Mughal Society The population of India is estimated to have been around 15 crores in the 16th century and 20 crores in the 18th century. Large areas of land were under forest cover and the area under cultivation would have been much less. As agriculture was the prime occupation of the society the village community was the chief institution of social organisation. Though the nature, composition and governance of village differed from place to place there were certain similarities in the village administration. The Muqaddam, privileged headman of the village, formed the Panch (Panchayat), an administrative organ of the village. The Panch was responsible for collection and maintenance of accounts at the village level. The Panch allotted the unoccupied lands of the village to artisans, menials and servants for their service to the village.
The middle class consisted of small Mansabdars, petty shopkeepers, hakims (doctors), musicians, artists, petty officials of Mughal administration. There was a salaried class, and received grants called Madad-i-Mash from the Mughal emperor, local rulers and zamindars. This section often became part of the rural gentry and a link between the village and the town. Delhi, Agra, Fatehpur Sikri, Lahore, Ahmadabad, Dacca and Multan were important cities of the empire which could be ranked along with contemporary European cities like London and Paris.
The inequality in the standard of life amongst the privileged and the underprivileged classes was clear. Among the lower strata of society, the men wore just a langota and the women a sari. Footwear was not common. The poor lived in houses made of mud and their diet consisted of wheat chapatis with pulses and vegetables. On the contrary the Mughal privileged class consisting of zamindars and nobles led an ostentatious life. The nobles were Mansabdars who received jagirs or land grants as payment according to their ranks. The jagirdars were exploitative and oppressive in nature. The nobles maintained a large train of servants, large stables of horses, elephants, etc. The nobles lived in fine houses containing gardens with fruit trees and running water. They wore the finest of clothing.
The Zamindars, members of dominant clans and castes with armed retainers, were a dominant class with privilege over lands of the peasants. Abul Fazal in his Ain-i-Akbari enlists the castes that were entitled to be zamindars. While mostly upper caste Hindus and Rajputs were zamindars, in certain localities Muslim zamindars existed. The zamindars had the right to evict the peasants, in default of payment of rent. In Mughal social structure, the nobles came mostly from Central Asia and Iran. Afghans, Indian Muslims (shaikhzadas), Rajputs and Marathas also obtained the status of nobility. It is estimated that during the reign of Akbar over 15% of the nobility consisted of Rajputs. Raja Man Singh, Raja Todar Mal and Raja Birbal were Rajput nobles of repute during Akbar. The Rajputs appointed Kayasths and Khatris for various positions in government administration. Jahangir, Shah Jahan and Aurangzeb employed Marathas in their nobility. For example, Shaji, father of Shivaji, served Shah Jahan for some time.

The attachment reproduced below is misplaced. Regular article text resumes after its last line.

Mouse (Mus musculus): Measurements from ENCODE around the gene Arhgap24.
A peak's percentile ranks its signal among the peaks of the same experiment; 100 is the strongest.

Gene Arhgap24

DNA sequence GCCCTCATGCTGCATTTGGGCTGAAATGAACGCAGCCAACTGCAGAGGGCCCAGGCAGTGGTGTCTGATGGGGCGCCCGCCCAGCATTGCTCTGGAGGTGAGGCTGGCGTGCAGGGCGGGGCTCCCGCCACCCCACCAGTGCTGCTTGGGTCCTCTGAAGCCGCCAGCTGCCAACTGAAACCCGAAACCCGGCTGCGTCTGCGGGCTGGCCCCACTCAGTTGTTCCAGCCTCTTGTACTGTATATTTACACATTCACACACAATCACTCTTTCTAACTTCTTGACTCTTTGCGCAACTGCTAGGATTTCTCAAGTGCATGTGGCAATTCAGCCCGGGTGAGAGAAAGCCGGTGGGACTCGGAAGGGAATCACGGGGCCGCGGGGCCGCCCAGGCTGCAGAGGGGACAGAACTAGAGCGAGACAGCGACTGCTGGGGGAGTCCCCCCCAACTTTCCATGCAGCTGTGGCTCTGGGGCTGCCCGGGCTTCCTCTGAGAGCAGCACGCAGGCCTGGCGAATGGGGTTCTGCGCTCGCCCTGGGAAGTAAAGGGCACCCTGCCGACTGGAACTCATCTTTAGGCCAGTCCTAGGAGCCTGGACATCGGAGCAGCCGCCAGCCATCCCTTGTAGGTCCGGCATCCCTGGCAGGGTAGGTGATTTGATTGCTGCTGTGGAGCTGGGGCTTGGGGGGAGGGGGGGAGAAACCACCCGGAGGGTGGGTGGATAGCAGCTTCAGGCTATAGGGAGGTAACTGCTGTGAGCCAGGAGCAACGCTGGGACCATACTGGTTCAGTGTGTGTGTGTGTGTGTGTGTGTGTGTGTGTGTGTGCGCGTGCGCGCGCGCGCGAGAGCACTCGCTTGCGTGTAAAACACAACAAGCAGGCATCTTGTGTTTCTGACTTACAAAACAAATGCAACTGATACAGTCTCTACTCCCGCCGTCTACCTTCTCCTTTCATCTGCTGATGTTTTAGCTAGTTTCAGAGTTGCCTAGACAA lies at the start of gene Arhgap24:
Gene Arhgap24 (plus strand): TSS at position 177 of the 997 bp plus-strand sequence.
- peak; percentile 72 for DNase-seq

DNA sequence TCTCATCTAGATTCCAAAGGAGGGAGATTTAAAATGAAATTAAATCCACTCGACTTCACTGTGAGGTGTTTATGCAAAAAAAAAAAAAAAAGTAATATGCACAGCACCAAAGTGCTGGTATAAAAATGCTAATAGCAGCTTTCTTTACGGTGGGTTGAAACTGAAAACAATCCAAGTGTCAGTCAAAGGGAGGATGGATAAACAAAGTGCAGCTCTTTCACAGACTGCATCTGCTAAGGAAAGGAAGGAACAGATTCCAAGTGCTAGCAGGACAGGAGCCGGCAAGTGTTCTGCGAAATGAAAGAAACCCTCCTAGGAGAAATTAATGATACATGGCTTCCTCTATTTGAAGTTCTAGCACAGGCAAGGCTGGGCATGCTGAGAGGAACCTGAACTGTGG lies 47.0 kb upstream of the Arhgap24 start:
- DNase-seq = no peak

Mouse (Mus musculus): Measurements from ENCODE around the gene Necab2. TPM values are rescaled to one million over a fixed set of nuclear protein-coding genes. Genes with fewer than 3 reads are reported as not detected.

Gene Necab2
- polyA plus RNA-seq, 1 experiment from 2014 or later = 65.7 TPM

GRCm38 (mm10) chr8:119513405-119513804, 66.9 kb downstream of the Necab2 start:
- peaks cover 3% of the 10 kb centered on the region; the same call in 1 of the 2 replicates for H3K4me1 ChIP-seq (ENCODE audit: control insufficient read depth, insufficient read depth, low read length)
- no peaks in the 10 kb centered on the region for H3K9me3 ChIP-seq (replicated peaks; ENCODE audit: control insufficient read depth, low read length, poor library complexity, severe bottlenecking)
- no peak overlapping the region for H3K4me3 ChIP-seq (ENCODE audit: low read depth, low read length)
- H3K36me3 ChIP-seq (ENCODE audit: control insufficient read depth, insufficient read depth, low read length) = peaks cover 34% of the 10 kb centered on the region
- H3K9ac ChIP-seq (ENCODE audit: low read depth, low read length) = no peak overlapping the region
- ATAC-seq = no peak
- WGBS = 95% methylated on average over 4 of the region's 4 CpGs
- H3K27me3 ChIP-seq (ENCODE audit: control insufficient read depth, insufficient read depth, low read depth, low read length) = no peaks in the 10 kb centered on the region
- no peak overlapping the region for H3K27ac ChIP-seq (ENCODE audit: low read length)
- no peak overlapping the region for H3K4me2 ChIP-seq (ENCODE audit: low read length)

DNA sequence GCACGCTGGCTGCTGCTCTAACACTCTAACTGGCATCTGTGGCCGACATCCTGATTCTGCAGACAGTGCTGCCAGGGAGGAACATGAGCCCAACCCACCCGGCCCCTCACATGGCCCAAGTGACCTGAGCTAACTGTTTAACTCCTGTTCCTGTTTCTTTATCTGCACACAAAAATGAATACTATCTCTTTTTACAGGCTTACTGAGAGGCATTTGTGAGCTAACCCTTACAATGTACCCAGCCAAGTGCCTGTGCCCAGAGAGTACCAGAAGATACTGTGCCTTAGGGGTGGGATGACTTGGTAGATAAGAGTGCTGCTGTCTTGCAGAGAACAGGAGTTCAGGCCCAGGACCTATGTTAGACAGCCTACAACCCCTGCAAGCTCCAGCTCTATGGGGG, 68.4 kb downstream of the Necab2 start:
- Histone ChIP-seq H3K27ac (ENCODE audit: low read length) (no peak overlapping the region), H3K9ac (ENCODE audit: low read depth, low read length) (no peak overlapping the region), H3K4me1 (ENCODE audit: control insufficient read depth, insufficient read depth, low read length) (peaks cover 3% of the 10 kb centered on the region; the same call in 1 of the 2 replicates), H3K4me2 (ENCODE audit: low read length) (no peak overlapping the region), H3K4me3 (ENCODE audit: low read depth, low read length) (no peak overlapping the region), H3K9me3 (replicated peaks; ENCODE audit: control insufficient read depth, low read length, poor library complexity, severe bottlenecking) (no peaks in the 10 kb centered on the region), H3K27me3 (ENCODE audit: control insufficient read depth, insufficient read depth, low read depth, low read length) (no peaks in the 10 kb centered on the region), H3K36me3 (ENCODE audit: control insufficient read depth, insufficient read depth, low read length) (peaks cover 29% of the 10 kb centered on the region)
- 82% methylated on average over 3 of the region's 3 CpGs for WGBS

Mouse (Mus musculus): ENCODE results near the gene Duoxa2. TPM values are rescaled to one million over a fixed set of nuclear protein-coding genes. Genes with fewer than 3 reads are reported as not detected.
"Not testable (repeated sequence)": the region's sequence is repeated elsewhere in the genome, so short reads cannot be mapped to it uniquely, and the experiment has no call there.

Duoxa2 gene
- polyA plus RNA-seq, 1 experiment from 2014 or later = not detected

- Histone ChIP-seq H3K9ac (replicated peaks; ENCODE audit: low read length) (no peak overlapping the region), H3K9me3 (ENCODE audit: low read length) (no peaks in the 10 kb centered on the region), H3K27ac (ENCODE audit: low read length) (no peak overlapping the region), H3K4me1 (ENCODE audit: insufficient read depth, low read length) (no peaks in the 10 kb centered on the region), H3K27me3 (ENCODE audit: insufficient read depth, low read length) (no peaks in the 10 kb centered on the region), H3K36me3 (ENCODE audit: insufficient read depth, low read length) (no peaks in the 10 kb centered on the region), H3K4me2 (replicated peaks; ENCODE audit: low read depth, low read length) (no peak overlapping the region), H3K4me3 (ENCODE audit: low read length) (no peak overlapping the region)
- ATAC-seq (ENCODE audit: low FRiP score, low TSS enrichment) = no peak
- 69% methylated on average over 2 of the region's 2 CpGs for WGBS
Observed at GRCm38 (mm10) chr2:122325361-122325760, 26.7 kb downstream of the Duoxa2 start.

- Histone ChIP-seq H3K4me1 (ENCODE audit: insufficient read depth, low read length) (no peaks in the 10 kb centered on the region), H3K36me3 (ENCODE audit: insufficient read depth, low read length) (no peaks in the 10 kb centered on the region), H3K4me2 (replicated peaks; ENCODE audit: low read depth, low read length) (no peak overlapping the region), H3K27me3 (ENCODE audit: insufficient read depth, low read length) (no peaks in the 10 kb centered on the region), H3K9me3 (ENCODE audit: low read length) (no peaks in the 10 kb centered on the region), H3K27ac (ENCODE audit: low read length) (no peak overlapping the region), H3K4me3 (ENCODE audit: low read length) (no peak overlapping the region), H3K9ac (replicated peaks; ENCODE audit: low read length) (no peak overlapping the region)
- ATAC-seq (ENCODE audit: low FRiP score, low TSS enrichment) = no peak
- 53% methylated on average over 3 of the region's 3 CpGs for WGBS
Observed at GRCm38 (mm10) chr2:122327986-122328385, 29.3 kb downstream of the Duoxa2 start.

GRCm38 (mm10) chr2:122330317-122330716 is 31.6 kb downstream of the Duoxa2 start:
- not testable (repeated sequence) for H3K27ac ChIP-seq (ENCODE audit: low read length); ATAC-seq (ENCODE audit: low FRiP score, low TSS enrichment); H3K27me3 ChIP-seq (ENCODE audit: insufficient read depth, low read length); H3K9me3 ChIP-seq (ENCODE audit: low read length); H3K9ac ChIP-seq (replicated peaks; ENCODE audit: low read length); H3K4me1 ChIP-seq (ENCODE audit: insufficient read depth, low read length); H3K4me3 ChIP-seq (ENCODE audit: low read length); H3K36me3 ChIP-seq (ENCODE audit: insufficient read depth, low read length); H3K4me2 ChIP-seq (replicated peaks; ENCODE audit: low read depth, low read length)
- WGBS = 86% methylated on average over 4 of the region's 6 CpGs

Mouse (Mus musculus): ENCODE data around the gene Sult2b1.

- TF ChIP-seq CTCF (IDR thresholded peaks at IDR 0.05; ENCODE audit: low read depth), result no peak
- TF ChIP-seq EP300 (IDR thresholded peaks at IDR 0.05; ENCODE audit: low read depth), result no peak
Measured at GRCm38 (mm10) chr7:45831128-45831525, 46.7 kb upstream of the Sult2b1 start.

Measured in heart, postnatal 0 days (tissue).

There were continuous migrations from Central Asia as there were better career prospects in India. These migrations led to the enrichment of culture through assimilation of diversity. Though the nobility was divided on ethnic lines they formed a composite class promoting a syncretic culture by patronising painters, musicians and singers of both Persian and Indian origin. The caste system was a dominant institution in the society. Castes at lower levels were subject to much repression. Despite the popular Bhakti movement raising the banner of revolt against discrimination, the deprived and disadvantaged classes, who were landless peasants, were subject to forced labour.
The Hindu women had only limited right of inheritance. Widow remarriage was not permitted among upper caste women. Along with household activities the women were involved in spinning yarn and helped in agricultural operations. Mughal administration discouraged the practise of sati that was prevalent among communities of the higher caste. Muslim brides were entitled to receive mehr (money mandatorily paid by the groom) at the time of marriage, and also had the right to inherit property, though it was not equal to the share of the male members of the family.